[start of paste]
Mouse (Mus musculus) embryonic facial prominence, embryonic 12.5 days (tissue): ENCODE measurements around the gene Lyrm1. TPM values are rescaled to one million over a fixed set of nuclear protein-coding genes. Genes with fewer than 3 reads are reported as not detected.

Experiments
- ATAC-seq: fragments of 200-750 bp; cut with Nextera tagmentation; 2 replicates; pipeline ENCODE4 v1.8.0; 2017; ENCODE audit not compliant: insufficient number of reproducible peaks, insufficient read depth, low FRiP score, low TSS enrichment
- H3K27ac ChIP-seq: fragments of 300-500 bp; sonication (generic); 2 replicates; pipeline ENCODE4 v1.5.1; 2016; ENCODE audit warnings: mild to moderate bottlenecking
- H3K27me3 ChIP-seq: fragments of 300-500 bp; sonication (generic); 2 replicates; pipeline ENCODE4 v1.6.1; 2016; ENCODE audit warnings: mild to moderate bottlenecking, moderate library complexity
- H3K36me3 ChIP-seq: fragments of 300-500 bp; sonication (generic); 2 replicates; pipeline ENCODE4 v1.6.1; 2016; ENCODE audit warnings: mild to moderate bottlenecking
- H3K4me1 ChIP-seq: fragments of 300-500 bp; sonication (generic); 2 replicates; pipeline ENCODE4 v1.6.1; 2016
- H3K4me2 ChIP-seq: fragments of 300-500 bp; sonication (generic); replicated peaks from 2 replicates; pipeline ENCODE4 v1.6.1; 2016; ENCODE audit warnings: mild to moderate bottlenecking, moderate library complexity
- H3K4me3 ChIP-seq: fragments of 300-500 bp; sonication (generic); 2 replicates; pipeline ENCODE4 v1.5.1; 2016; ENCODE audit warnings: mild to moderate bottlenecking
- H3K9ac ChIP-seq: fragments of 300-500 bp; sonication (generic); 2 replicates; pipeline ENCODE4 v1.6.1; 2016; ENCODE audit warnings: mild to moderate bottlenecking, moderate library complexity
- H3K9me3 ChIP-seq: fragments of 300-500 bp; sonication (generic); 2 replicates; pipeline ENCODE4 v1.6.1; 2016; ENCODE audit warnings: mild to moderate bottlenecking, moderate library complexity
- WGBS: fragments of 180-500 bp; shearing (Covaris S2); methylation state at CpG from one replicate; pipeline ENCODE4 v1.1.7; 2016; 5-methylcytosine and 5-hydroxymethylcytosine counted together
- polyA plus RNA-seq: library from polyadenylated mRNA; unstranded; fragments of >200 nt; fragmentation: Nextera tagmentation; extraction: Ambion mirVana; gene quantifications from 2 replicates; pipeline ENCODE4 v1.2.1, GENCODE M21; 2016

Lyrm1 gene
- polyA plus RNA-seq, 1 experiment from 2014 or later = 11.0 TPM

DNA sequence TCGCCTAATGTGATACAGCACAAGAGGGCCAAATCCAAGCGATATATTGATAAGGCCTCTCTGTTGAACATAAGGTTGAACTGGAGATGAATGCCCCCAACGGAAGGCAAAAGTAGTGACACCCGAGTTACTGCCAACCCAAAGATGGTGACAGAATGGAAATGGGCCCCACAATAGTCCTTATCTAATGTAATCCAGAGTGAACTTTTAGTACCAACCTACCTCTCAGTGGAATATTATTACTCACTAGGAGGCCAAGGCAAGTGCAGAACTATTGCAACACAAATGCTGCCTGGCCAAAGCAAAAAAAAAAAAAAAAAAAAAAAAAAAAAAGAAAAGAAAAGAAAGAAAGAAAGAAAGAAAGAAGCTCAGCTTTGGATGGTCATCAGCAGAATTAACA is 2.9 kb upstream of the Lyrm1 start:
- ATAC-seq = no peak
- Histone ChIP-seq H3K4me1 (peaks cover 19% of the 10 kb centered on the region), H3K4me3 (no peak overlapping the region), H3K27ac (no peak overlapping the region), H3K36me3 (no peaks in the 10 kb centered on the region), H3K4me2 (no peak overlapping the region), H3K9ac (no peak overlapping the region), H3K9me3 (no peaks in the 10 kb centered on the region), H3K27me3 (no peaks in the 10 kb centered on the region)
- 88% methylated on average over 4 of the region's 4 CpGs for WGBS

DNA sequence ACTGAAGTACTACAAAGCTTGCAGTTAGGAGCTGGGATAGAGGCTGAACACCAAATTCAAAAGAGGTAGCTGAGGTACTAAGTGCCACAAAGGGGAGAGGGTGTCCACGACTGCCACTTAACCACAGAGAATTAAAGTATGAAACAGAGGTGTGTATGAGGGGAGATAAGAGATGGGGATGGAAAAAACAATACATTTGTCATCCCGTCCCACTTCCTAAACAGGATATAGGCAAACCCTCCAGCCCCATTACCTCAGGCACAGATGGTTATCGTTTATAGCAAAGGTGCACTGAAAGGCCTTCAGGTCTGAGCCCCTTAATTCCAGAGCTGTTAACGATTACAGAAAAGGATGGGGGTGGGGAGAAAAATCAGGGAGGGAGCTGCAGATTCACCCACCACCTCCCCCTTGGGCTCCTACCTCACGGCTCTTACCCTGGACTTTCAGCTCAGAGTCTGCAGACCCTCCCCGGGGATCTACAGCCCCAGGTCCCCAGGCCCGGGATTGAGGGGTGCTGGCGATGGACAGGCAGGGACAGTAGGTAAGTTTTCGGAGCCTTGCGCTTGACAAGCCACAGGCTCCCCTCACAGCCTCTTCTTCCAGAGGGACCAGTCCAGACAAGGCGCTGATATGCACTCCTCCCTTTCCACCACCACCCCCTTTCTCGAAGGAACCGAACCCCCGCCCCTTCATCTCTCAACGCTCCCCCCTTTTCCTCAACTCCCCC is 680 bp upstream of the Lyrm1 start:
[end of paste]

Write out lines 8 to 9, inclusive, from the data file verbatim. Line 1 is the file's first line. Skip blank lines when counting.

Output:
- H3K4me2 ChIP-seq: fragments of 300-500 bp; sonication (generic); replicated peaks from 2 replicates; pipeline ENCODE4 v1.6.1; 2016; ENCODE audit warnings: mild to moderate bottlenecking, moderate library complexity
- H3K4me3 ChIP-seq: fragments of 300-500 bp; sonication (generic); 2 replicates; pipeline ENCODE4 v1.5.1; 2016; ENCODE audit warnings: mild to moderate bottlenecking